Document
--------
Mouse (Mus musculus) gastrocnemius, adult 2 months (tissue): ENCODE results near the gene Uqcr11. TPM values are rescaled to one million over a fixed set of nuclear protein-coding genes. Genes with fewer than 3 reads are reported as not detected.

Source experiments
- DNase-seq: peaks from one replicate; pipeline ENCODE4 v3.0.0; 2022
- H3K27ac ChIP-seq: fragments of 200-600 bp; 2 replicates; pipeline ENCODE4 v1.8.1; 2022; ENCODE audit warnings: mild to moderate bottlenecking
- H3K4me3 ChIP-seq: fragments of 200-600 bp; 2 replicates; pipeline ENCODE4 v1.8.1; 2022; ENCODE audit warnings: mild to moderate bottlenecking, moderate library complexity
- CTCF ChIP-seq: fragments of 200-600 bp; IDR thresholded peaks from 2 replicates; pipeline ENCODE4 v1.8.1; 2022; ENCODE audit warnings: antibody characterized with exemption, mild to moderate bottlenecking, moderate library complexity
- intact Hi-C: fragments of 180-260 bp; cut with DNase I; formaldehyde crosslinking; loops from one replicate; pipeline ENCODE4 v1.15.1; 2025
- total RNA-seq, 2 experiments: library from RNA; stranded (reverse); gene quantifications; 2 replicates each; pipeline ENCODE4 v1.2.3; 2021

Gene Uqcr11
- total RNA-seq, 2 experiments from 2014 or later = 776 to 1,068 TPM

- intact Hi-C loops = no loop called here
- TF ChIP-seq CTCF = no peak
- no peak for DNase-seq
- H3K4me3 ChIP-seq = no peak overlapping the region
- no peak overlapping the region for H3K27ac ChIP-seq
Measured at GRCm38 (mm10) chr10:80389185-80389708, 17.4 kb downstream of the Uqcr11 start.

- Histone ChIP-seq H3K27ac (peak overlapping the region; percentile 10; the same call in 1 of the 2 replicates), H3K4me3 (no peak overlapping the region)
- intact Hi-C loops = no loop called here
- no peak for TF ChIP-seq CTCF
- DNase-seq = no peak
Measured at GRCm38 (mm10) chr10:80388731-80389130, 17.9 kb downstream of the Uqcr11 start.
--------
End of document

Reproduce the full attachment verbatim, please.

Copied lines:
Mouse (Mus musculus) gastrocnemius, adult 2 months (tissue): ENCODE results near the gene Uqcr11. TPM values are rescaled to one million over a fixed set of nuclear protein-coding genes. Genes with fewer than 3 reads are reported as not detected.

Source experiments
- DNase-seq: peaks from one replicate; pipeline ENCODE4 v3.0.0; 2022
- H3K27ac ChIP-seq: fragments of 200-600 bp; 2 replicates; pipeline ENCODE4 v1.8.1; 2022; ENCODE audit warnings: mild to moderate bottlenecking
- H3K4me3 ChIP-seq: fragments of 200-600 bp; 2 replicates; pipeline ENCODE4 v1.8.1; 2022; ENCODE audit warnings: mild to moderate bottlenecking, moderate library complexity
- CTCF ChIP-seq: fragments of 200-600 bp; IDR thresholded peaks from 2 replicates; pipeline ENCODE4 v1.8.1; 2022; ENCODE audit warnings: antibody characterized with exemption, mild to moderate bottlenecking, moderate library complexity
- intact Hi-C: fragments of 180-260 bp; cut with DNase I; formaldehyde crosslinking; loops from one replicate; pipeline ENCODE4 v1.15.1; 2025
- total RNA-seq, 2 experiments: library from RNA; stranded (reverse); gene quantifications; 2 replicates each; pipeline ENCODE4 v1.2.3; 2021

Gene Uqcr11
- total RNA-seq, 2 experiments from 2014 or later = 776 to 1,068 TPM

- intact Hi-C loops = no loop called here
- TF ChIP-seq CTCF = no peak
- no peak for DNase-seq
- H3K4me3 ChIP-seq = no peak overlapping the region
- no peak overlapping the region for H3K27ac ChIP-seq
Measured at GRCm38 (mm10) chr10:80389185-80389708, 17.4 kb downstream of the Uqcr11 start.

- Histone ChIP-seq H3K27ac (peak overlapping the region; percentile 10; the same call in 1 of the 2 replicates), H3K4me3 (no peak overlapping the region)
- intact Hi-C loops = no loop called here
- no peak for TF ChIP-seq CTCF
- DNase-seq = no peak
Measured at GRCm38 (mm10) chr10:80388731-80389130, 17.9 kb downstream of the Uqcr11 start.